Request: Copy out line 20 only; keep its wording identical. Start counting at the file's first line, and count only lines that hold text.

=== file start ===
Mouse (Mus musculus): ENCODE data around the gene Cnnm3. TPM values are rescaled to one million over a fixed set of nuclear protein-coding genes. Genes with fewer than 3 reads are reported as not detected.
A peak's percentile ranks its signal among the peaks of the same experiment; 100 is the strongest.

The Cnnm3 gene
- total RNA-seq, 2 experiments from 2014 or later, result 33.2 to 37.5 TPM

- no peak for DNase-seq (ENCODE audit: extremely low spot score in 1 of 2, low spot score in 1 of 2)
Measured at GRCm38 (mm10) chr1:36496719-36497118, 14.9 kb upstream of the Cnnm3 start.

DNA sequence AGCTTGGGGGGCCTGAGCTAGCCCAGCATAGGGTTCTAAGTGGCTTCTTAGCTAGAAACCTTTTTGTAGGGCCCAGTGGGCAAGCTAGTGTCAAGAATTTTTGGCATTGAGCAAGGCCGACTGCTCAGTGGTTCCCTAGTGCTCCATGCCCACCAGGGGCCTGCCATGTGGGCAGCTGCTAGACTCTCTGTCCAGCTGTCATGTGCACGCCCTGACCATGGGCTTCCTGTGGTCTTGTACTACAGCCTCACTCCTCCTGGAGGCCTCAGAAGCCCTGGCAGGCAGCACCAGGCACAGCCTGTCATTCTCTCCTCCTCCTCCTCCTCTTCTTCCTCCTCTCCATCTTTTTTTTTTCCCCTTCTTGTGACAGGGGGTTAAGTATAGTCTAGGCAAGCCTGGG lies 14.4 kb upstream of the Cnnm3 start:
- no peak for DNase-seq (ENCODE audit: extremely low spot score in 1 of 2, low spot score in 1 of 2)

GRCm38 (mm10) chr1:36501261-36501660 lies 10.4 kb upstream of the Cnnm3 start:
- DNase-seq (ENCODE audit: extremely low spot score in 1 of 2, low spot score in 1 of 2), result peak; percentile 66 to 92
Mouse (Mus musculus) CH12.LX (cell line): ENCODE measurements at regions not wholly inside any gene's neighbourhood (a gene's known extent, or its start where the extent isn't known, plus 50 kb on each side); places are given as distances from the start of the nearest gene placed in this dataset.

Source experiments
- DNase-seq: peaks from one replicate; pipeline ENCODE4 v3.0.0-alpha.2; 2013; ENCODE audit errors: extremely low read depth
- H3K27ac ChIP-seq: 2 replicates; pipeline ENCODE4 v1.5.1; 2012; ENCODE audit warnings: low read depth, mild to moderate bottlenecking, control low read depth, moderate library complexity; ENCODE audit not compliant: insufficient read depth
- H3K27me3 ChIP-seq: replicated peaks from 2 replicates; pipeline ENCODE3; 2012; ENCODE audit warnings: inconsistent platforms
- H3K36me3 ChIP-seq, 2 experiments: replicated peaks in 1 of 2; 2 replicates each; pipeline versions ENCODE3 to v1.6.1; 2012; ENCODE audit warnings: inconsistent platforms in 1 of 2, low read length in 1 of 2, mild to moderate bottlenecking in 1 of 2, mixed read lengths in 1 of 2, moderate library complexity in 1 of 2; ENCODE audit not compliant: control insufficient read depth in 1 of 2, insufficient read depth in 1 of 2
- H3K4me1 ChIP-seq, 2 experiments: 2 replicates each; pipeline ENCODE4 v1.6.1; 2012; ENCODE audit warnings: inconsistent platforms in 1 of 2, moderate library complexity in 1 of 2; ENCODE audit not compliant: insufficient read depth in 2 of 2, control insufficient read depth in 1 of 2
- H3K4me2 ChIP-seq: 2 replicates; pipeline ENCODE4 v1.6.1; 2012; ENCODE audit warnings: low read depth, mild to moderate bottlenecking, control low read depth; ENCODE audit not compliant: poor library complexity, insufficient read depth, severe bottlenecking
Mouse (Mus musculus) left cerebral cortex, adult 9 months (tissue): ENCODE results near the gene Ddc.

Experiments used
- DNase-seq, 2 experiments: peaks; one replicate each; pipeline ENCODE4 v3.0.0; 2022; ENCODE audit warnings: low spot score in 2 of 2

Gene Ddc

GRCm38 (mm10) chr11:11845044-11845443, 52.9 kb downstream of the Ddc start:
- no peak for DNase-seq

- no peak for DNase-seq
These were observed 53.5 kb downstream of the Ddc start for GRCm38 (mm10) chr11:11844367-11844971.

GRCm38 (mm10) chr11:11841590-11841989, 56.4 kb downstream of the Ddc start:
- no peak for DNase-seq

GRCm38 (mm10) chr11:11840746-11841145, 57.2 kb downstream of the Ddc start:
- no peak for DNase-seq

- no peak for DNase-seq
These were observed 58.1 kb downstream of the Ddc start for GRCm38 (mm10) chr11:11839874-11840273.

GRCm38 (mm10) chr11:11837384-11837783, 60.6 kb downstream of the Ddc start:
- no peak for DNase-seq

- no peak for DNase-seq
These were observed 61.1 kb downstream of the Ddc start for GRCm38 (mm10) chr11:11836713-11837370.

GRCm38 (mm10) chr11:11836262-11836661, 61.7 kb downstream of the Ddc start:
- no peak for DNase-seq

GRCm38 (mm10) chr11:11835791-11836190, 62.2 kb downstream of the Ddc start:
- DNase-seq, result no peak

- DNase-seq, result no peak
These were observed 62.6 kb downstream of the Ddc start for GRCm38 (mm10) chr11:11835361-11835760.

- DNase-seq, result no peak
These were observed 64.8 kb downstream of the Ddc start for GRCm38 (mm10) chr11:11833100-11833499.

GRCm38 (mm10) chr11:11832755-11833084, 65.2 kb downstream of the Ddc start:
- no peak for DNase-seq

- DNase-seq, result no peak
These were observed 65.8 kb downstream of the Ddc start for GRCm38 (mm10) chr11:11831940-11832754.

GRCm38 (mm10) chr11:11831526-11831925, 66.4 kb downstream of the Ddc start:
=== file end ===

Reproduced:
Experiments used